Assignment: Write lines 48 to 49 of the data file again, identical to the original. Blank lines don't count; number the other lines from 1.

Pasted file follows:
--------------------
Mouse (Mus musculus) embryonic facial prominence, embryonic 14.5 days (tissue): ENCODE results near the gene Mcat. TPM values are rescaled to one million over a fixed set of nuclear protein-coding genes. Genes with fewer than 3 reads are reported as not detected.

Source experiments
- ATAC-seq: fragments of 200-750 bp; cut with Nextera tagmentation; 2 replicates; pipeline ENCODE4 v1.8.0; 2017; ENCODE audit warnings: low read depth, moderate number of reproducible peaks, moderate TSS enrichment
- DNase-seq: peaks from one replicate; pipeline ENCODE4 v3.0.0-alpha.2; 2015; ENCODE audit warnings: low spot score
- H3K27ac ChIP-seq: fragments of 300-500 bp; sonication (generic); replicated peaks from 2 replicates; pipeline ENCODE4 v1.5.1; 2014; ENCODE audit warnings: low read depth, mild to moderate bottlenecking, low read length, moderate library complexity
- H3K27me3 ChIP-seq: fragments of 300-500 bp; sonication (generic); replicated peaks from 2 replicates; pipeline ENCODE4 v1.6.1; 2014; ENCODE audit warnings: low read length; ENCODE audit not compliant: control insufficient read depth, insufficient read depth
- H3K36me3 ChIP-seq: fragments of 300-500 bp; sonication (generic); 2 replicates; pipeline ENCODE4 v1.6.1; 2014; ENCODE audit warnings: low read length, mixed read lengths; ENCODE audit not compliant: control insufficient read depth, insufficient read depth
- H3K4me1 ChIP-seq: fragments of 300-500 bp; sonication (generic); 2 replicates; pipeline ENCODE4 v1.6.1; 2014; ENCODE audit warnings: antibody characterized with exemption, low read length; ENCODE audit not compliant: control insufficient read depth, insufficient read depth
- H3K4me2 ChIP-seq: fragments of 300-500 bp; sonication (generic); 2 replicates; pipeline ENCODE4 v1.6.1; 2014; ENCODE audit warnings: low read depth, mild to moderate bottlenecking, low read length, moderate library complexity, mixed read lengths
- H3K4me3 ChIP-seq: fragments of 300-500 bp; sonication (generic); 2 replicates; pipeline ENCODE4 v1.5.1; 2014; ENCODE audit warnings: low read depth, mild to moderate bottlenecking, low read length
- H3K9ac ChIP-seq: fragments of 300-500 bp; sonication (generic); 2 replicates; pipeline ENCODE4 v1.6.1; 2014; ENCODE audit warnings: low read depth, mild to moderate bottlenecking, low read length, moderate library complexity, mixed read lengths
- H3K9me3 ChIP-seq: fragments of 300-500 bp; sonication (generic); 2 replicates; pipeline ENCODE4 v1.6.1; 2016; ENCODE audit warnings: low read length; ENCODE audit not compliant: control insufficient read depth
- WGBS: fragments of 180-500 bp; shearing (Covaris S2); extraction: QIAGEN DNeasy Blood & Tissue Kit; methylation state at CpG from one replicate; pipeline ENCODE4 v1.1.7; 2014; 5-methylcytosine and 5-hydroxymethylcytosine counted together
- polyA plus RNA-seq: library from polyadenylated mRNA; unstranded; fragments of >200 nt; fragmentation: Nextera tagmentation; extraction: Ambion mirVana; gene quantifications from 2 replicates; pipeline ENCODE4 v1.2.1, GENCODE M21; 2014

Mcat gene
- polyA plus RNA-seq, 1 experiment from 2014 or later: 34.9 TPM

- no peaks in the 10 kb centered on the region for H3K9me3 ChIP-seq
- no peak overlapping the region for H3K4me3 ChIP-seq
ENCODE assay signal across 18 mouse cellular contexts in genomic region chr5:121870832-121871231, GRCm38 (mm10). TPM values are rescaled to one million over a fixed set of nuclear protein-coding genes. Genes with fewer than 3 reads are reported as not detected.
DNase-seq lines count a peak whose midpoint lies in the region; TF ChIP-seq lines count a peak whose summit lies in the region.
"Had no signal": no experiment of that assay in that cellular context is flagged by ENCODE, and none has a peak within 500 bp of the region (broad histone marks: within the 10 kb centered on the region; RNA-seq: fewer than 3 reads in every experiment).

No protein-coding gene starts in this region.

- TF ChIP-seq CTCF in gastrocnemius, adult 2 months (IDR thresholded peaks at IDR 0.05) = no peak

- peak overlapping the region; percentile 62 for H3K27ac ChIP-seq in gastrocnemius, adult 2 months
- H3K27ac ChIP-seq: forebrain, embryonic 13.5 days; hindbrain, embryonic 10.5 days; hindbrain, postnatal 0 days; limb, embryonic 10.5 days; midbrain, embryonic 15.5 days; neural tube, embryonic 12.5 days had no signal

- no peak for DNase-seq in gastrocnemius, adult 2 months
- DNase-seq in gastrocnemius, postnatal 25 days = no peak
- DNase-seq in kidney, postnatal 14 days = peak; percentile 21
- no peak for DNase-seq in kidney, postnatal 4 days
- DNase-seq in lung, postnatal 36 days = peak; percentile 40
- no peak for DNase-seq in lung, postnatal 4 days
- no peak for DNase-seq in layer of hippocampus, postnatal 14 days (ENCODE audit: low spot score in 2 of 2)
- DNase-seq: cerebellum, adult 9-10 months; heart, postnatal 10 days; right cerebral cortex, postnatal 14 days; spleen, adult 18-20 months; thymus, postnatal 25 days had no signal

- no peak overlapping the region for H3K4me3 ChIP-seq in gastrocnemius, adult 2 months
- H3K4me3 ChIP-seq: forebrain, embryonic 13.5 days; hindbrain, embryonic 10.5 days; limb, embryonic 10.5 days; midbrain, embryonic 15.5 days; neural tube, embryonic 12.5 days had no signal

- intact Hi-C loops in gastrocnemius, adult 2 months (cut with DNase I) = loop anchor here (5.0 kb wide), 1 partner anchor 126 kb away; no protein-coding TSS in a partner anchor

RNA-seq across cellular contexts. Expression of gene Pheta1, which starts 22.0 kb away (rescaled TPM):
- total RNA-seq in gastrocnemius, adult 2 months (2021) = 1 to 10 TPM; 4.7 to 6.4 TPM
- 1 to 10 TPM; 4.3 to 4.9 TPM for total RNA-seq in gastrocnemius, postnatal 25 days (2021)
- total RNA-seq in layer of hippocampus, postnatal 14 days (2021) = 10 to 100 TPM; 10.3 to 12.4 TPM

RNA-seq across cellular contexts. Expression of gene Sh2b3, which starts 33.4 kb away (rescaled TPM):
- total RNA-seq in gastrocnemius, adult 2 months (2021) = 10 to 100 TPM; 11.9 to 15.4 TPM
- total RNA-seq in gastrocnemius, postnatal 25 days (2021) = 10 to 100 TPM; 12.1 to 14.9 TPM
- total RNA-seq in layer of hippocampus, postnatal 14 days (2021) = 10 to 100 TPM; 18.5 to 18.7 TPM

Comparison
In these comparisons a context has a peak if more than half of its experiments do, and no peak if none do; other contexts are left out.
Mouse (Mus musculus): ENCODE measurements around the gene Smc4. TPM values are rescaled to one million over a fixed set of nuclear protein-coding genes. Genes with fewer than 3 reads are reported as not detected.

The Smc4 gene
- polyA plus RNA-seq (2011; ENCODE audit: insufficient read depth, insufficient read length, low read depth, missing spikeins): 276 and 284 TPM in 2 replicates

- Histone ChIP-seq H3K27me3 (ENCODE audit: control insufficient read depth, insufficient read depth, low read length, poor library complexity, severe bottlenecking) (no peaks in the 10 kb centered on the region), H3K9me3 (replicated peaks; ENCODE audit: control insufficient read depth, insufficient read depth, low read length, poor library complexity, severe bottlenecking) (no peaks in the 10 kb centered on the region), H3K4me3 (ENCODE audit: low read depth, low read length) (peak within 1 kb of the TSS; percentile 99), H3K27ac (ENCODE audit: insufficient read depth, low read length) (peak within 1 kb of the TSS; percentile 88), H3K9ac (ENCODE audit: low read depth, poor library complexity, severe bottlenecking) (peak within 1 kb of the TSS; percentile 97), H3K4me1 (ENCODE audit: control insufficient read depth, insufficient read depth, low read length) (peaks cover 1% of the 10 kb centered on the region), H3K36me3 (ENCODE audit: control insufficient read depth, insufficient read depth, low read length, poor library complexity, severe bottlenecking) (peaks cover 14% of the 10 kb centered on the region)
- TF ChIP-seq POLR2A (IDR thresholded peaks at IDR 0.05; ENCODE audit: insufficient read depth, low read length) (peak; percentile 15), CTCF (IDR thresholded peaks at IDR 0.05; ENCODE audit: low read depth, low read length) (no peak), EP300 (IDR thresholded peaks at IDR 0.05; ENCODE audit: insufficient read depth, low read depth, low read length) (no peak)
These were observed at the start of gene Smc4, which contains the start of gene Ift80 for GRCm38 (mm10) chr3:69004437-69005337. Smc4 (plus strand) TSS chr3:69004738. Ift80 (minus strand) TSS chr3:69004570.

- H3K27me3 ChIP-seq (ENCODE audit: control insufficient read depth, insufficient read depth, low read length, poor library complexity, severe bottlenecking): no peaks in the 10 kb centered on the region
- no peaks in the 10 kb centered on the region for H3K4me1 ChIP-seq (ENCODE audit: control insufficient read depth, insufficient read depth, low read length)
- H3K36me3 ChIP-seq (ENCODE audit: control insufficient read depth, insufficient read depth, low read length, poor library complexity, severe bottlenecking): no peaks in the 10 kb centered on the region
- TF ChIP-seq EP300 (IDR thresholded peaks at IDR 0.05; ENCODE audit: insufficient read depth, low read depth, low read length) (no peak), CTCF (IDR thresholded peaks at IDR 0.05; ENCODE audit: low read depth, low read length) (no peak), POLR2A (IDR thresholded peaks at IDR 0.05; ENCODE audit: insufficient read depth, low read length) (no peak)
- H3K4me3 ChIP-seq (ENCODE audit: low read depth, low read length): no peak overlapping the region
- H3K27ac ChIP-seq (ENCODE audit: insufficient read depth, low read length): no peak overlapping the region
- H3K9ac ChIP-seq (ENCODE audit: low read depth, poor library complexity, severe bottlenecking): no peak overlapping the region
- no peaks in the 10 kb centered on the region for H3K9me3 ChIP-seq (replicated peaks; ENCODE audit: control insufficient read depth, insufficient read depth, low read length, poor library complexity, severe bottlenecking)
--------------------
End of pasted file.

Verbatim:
The Smc4 gene
- polyA plus RNA-seq (2011; ENCODE audit: insufficient read depth, insufficient read length, low read depth, missing spikeins): 276 and 284 TPM in 2 replicates